An endocrine disruptor is a molecule that mimics, blocks or modifies the action of a hormone and disrupts the normal functioning of an organism. They are suspected of impairing human reproduction, causing neurological disorders, promoting diabetes or immune disorders.
Among endocrine disruptors, we can find parabens in cosmetics and drugs, bisphenols (BP) in plastic packaging or cans, perfluorocarbons (PFCs) in waterproof or breathable fabrics and non-stick coatings for stoves, phthalates in cables and adhesives, not to mention pesticides.
Mode of action
Endocrine disruptors can have three modes of action. They can :
- mimic the action of a hormone by their molecular structure similar to a natural hormone (such as bisphenol A which has estrogenic properties);
- block the action of a hormone by saturating its receptor;
- interfere with the action of the hormone, such as brominated flame retardants that disrupt the function of thyroid hormones.
These modern poisons began to attract the attention of scientists in 1950 but it’s only recently that more and more countries really start to feel concern about this grat danger for the human health. How to avoid them and reduce the risk of daily exposure? Here are some answers:
Pesticides are known to contain endocrine disruptors. We must wash and remove the skin of fruits and vegetables that are consumed. For fruits and vegetables that do not peel (such as salad, which is a product particularly exposed to pesticides), it is better to consume organic. In general, the more we control what we eat by buying fresh products – if possible bio – and avoiding industrial products, the more we reduce our contacts with endocrine disruptors.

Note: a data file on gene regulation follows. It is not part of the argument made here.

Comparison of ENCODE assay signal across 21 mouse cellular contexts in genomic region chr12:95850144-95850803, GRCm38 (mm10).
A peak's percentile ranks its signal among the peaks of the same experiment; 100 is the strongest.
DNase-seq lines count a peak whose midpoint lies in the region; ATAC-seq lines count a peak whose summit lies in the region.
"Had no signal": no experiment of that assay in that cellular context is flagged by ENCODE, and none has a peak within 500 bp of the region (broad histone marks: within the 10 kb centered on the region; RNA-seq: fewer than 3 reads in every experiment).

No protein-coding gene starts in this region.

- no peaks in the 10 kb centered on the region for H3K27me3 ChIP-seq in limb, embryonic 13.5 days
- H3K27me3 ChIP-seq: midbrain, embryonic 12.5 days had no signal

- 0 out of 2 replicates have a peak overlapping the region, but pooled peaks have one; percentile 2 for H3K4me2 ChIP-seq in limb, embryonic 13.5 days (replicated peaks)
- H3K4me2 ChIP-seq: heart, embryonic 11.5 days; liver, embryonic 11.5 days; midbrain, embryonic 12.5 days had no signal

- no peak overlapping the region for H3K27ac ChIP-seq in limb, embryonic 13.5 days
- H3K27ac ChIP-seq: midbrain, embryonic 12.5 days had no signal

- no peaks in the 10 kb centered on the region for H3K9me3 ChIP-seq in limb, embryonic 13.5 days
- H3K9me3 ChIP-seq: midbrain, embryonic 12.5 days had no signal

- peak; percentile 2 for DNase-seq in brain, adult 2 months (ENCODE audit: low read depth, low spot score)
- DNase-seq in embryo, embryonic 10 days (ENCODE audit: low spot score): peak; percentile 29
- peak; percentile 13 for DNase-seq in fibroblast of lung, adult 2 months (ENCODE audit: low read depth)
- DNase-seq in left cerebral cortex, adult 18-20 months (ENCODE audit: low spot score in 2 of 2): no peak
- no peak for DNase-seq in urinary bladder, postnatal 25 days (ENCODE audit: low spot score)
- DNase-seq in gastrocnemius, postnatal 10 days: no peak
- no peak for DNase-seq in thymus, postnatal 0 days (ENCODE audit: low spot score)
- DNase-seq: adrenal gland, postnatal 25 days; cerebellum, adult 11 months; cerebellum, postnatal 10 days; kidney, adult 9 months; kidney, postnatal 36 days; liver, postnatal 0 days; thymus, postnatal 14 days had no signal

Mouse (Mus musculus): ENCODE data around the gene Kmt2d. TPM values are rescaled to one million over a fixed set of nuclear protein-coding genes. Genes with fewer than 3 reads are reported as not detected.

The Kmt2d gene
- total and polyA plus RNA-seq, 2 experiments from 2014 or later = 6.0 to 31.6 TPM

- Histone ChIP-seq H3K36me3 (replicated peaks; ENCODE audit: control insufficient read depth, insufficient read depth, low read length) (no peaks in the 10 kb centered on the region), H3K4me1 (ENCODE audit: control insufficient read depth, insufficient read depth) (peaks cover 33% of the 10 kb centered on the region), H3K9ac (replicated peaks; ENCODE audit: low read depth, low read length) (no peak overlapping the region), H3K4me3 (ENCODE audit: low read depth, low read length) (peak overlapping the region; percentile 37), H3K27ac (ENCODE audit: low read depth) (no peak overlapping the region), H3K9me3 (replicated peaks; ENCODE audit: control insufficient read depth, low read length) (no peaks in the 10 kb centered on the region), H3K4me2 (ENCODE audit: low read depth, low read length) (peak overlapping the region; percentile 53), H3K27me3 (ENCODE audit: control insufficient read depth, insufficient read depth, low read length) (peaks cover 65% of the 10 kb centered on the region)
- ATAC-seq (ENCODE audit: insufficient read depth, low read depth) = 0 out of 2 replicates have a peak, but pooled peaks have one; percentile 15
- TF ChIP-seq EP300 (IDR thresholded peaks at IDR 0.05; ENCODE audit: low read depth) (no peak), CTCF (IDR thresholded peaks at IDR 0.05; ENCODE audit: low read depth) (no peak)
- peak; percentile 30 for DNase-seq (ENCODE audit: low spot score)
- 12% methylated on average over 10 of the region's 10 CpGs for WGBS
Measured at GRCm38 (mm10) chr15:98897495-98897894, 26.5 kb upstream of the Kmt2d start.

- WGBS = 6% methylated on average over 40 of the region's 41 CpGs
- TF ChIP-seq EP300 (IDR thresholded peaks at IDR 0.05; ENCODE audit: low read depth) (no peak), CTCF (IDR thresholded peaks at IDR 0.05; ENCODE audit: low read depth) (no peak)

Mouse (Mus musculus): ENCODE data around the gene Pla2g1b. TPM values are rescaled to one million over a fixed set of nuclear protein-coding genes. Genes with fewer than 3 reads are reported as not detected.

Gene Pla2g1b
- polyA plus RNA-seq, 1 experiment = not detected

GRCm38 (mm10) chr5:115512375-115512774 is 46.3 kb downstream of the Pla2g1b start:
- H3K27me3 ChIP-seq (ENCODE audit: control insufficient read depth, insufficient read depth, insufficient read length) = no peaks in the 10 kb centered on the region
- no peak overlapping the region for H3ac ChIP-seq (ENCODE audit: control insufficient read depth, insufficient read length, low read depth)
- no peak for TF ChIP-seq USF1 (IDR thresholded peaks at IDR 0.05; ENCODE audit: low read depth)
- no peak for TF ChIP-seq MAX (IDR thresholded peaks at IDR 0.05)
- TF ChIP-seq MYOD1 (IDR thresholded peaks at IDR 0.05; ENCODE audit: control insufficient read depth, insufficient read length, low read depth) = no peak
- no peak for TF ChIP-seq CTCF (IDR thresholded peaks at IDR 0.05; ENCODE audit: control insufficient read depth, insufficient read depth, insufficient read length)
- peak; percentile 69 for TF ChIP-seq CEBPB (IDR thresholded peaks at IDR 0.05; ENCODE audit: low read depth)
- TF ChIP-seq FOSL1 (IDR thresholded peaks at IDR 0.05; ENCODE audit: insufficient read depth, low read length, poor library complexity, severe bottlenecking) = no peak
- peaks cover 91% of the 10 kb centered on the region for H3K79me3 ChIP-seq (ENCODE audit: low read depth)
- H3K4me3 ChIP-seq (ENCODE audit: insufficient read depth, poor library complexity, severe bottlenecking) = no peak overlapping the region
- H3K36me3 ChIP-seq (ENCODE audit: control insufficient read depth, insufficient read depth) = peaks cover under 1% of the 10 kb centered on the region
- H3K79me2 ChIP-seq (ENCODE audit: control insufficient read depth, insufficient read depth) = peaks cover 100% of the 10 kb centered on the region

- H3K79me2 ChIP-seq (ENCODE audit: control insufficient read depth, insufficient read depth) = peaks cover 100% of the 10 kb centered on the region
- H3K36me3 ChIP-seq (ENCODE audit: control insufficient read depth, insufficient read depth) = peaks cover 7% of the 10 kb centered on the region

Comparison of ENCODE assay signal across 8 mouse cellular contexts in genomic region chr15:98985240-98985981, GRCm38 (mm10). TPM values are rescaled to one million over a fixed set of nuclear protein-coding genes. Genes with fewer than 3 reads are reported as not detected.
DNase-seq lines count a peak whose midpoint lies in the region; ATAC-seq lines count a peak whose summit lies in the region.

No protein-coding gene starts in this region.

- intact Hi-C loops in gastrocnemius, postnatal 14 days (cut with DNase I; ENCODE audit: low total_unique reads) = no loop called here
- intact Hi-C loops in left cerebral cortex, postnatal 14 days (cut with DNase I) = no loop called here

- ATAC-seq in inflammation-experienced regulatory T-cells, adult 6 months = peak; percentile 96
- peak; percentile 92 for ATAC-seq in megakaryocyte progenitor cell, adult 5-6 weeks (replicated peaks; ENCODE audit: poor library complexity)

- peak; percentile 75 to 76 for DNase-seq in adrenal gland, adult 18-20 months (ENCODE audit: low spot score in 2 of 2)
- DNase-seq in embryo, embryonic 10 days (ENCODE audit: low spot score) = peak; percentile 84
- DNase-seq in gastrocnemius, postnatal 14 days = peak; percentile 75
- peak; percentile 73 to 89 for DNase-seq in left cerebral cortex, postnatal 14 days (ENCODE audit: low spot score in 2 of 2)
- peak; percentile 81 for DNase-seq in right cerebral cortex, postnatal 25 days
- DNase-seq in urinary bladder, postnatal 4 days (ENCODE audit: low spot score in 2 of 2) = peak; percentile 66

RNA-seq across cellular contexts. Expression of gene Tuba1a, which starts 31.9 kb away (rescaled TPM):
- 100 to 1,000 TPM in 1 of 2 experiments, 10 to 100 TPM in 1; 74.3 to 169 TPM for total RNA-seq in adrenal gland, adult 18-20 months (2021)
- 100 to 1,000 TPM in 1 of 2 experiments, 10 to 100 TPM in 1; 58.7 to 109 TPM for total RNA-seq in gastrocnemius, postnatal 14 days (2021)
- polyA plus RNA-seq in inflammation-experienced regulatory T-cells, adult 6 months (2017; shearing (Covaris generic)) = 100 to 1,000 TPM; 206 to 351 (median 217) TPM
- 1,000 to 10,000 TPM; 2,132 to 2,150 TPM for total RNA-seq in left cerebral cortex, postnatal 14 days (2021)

Cosmetics contain many chemicals, many of which are not yet sufficiently studied to know the effects on health. The paraben is one of them. One could also mention the triclosan, contained in some soaps and toothpastes, which is very harmful.
This is why we must ask ourselves whether we really need certain cosmetic products and try to simplify our daily life.
The same is true for household products, which are often made up of very complex chemical substances and endocrine disruptors. Here again, it’s better to go for simplicity rather than using chemically sophisticated products. For example, white vinegar is a very effective cleaner, and safe.
Bisphenol A, an endocrine disruptor contained in many plastic materials. It is always better to take your food out of these materials and transfer them into glass, to heat and consume them.
Pregnant women must pay particular attention to this problem: they are vulnerable and transmit to their developing fetus what they consume. They will need to seek advice from a doctor before taking a drug, including paracetamol, a drug in which some endocrine disruptors are found.
However, it is impossible to make an exhaustive list of these disrupters, which are everywhere and sometimes difficult to avoid. It can be found for example in the air (pollution, fumes, etc.), or in some hormonal treatments, yet sometimes vital. To become aware of it and to take care of a few precautions is therefore a good thing.
Anyway a government action to indicate the presence of these disrupters in consumer products is urgent.